Before Accepting the Halliburton Settlement, Consider These Questions

Galvin B. Kennedy
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Galvin Kennedy is a founding partner of Kennedy Hodges. He focuses his practice to overtime and wage claims.
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In a recent announcement garnering national attention, the U.S. Department of Labor has announced that it reached a settlement with oil and gas employer Halliburton. The company was the subject of an investigation into is wage and overtime compensation practices. It was ultimately found to have been in violation of federal law as a result of misclassifying workers as being ineligible for overtime pay as well as failing to properly document the hours worked. Thousands of employees throughout the country may be impacted by this settlement. The following are helpful answers to four important questions relating to the settlement.

Do All Oil and Gas Workers Have to Agree to the Department of Labor’s Settlement With Halliburton?

No, you do not have to accept the DOL settlement offer. While at first glance a nearly $20 million settlement offer may sound astronomical, the reality is that the figure is far smaller when spread across the large number of employees who may be eligible to receive payment. It therefore may be a relief for oil and gas workers impacted by Halliburton’s illegal compensation tactics to know that you do not have to accept the settlement. Workers who may be eligible will receive a letter from the Department of Labor. If you receive such a letter and do not wish to accept the amount of money that is being offered, you do not have to do so. Sadly, the Department of Labor has a history of accepting settlement agreements with employers who violate wage and overtime laws where the settlement amount does not offer the full value of the wage claims. Before accepting or declining the settlement offer, we strongly encourage you to consult with an experienced attorney who can provide you with the guidance that you need for the unique facts and circumstances surrounding your claim.

What Options Do I Have When it Comes to the Halliburton Settlement Agreement?

If you may be entitled to receive compensation as a result of wage or overtime violations by Halliburton, you essentially have the following options:

  1. Accept the settlement amount proposed by the Department of Labor.
  2. Pursue a legal claim directly against Halliburton.

If you decide to fight for more compensation and pursue a legal claim directly against Halliburton, you will likely need to obtain assistance from a knowledgeable legal professional. Halliburton is a large corporation with a team of lawyers and other experts on its side. It is crucial that you attempt to level the playing field by seeking legal representation of your own.

What Time Period Was Covered by the Department of Labor’s Investigation?

The U.S. Department of Labor conducted an investigation into Halliburton, an oil and gas service provider, as part of an ongoing compliance initiative in the oil and gas industry in the Southwest and Northeast. Unfortunately, it appears that the settlement agreement with Halliburton that was recently announced only covered a rather limited period of time. The investigation appears to have analyzed the time period between May 2013 and May, 2015. As a result, the settlement may not include wage violations that occurred before May 2013.  Workers who choose to pursue their own claim against the company may be entitled to compensation for unpaid overtime or wages that covers a longer period of time. Your attorney can provide valuable guidance on this issue.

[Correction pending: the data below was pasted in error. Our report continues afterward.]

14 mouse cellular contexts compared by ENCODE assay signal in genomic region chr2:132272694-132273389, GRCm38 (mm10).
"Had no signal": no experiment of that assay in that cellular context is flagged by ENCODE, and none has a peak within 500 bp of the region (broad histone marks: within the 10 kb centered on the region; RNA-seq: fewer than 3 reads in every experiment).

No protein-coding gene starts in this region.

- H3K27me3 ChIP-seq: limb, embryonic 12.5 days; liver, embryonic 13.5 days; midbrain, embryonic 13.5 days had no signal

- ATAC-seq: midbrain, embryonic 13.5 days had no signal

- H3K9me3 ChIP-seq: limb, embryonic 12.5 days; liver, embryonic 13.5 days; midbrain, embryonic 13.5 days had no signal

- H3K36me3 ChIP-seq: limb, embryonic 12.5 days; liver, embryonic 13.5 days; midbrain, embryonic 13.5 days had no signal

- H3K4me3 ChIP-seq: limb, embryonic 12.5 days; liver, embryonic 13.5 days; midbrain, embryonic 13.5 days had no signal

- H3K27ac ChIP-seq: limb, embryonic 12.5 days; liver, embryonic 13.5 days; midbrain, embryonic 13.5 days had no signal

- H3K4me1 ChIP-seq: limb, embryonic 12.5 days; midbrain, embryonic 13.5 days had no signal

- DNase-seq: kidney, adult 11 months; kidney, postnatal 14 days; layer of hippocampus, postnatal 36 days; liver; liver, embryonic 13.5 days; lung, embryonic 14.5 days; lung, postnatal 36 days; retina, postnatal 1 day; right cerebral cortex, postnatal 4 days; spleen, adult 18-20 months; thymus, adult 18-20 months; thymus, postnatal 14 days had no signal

Did the Department of Labor’s Investigation and Settlement Include Double Damages?

Double damages are also known as liquidated damages. Under the Fair Labor Standards Act, employees who pursue a claim against their employer for a violation of the Act and win may be entitled to liquidated damages. In cases like these, liquidated damages take the place of interest paid on the compensation that was not rightfully paid when it should have been. Liquidated damages typically equal double the amount of unpaid back wages. Employers can usually only avoid having to pay liquidated damages if they can demonstrate that they acted in good faith despite their failure to pay proper compensation. The employer must also show that it had a reasonable basis to believe that it did not need to pay for the unpaid time period. Most importantly, it should be noted that liquidated damages are the rule, not the exception, when it comes to violations of the Fair Labor Standards Act. Unfortunately, the Department of Labor’s settlement with Halliburton did not include liquidated damages.

If you are having difficulty deciding what to do about the Halliburton settlement, it is certainly understandable. We are here to help you understand your legal rights and decide what is best for your situation. We encourage you to reach out today for more information at (888) 449-2068.


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